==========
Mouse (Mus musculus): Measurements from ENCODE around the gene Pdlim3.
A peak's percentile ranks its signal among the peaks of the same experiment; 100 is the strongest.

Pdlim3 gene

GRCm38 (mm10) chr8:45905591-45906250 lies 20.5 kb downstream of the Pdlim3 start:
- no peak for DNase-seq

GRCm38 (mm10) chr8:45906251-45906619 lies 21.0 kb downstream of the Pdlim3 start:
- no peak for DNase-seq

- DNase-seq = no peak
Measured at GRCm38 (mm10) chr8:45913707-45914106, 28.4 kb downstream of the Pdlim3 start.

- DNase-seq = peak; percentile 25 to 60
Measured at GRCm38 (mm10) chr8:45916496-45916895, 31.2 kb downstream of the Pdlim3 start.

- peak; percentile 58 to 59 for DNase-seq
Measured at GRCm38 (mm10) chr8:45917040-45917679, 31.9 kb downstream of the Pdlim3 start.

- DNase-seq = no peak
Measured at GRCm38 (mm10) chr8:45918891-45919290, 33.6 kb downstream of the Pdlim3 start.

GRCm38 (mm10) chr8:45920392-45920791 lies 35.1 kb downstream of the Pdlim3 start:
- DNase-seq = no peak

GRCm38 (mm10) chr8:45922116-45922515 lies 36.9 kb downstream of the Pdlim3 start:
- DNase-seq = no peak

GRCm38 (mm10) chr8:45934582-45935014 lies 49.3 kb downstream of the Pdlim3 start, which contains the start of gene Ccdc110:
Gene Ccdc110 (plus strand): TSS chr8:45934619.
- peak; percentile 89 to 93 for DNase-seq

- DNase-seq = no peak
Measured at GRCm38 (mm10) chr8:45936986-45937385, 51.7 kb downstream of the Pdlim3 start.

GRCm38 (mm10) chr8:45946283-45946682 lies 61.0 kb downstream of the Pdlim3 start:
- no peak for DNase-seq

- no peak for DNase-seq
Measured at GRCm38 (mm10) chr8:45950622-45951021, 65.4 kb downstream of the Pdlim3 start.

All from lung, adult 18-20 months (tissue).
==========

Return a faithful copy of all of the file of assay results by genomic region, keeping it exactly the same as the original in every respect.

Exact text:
Mouse (Mus musculus): Measurements from ENCODE around the gene Pdlim3.
A peak's percentile ranks its signal among the peaks of the same experiment; 100 is the strongest.

Pdlim3 gene

GRCm38 (mm10) chr8:45905591-45906250 lies 20.5 kb downstream of the Pdlim3 start:
- no peak for DNase-seq

GRCm38 (mm10) chr8:45906251-45906619 lies 21.0 kb downstream of the Pdlim3 start:
- no peak for DNase-seq

- DNase-seq = no peak
Measured at GRCm38 (mm10) chr8:45913707-45914106, 28.4 kb downstream of the Pdlim3 start.

- DNase-seq = peak; percentile 25 to 60
Measured at GRCm38 (mm10) chr8:45916496-45916895, 31.2 kb downstream of the Pdlim3 start.

- peak; percentile 58 to 59 for DNase-seq
Measured at GRCm38 (mm10) chr8:45917040-45917679, 31.9 kb downstream of the Pdlim3 start.

- DNase-seq = no peak
Measured at GRCm38 (mm10) chr8:45918891-45919290, 33.6 kb downstream of the Pdlim3 start.

GRCm38 (mm10) chr8:45920392-45920791 lies 35.1 kb downstream of the Pdlim3 start:
- DNase-seq = no peak

GRCm38 (mm10) chr8:45922116-45922515 lies 36.9 kb downstream of the Pdlim3 start:
- DNase-seq = no peak

GRCm38 (mm10) chr8:45934582-45935014 lies 49.3 kb downstream of the Pdlim3 start, which contains the start of gene Ccdc110:
Gene Ccdc110 (plus strand): TSS chr8:45934619.
- peak; percentile 89 to 93 for DNase-seq

- DNase-seq = no peak
Measured at GRCm38 (mm10) chr8:45936986-45937385, 51.7 kb downstream of the Pdlim3 start.

GRCm38 (mm10) chr8:45946283-45946682 lies 61.0 kb downstream of the Pdlim3 start:
- no peak for DNase-seq

- no peak for DNase-seq
Measured at GRCm38 (mm10) chr8:45950622-45951021, 65.4 kb downstream of the Pdlim3 start.

All from lung, adult 18-20 months (tissue).